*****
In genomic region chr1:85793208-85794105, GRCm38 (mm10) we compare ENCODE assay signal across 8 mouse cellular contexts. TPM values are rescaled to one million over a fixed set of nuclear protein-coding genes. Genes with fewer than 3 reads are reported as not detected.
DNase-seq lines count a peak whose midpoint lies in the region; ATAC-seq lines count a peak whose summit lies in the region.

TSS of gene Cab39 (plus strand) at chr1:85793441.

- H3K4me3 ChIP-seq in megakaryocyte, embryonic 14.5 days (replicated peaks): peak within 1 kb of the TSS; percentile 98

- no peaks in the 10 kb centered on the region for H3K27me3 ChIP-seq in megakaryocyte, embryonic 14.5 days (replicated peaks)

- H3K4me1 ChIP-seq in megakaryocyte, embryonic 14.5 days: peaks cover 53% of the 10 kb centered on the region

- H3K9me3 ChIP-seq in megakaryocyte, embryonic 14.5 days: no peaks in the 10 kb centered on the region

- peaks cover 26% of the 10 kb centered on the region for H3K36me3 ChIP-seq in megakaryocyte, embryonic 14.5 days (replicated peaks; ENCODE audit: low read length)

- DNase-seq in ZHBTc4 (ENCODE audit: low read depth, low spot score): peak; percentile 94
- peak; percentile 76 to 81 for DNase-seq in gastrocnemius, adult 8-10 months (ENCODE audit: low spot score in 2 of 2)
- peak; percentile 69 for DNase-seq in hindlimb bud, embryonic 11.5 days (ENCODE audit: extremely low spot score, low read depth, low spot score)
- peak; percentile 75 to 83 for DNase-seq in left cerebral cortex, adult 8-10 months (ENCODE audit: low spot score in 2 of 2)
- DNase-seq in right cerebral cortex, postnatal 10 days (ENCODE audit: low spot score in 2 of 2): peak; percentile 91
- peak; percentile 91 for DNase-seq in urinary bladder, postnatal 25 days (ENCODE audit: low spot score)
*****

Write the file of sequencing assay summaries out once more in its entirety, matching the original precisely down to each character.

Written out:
In genomic region chr1:85793208-85794105, GRCm38 (mm10) we compare ENCODE assay signal across 8 mouse cellular contexts. TPM values are rescaled to one million over a fixed set of nuclear protein-coding genes. Genes with fewer than 3 reads are reported as not detected.
DNase-seq lines count a peak whose midpoint lies in the region; ATAC-seq lines count a peak whose summit lies in the region.

TSS of gene Cab39 (plus strand) at chr1:85793441.

- H3K4me3 ChIP-seq in megakaryocyte, embryonic 14.5 days (replicated peaks): peak within 1 kb of the TSS; percentile 98

- no peaks in the 10 kb centered on the region for H3K27me3 ChIP-seq in megakaryocyte, embryonic 14.5 days (replicated peaks)

- H3K4me1 ChIP-seq in megakaryocyte, embryonic 14.5 days: peaks cover 53% of the 10 kb centered on the region

- H3K9me3 ChIP-seq in megakaryocyte, embryonic 14.5 days: no peaks in the 10 kb centered on the region

- peaks cover 26% of the 10 kb centered on the region for H3K36me3 ChIP-seq in megakaryocyte, embryonic 14.5 days (replicated peaks; ENCODE audit: low read length)

- DNase-seq in ZHBTc4 (ENCODE audit: low read depth, low spot score): peak; percentile 94
- peak; percentile 76 to 81 for DNase-seq in gastrocnemius, adult 8-10 months (ENCODE audit: low spot score in 2 of 2)
- peak; percentile 69 for DNase-seq in hindlimb bud, embryonic 11.5 days (ENCODE audit: extremely low spot score, low read depth, low spot score)
- peak; percentile 75 to 83 for DNase-seq in left cerebral cortex, adult 8-10 months (ENCODE audit: low spot score in 2 of 2)
- DNase-seq in right cerebral cortex, postnatal 10 days (ENCODE audit: low spot score in 2 of 2): peak; percentile 91
- peak; percentile 91 for DNase-seq in urinary bladder, postnatal 25 days (ENCODE audit: low spot score)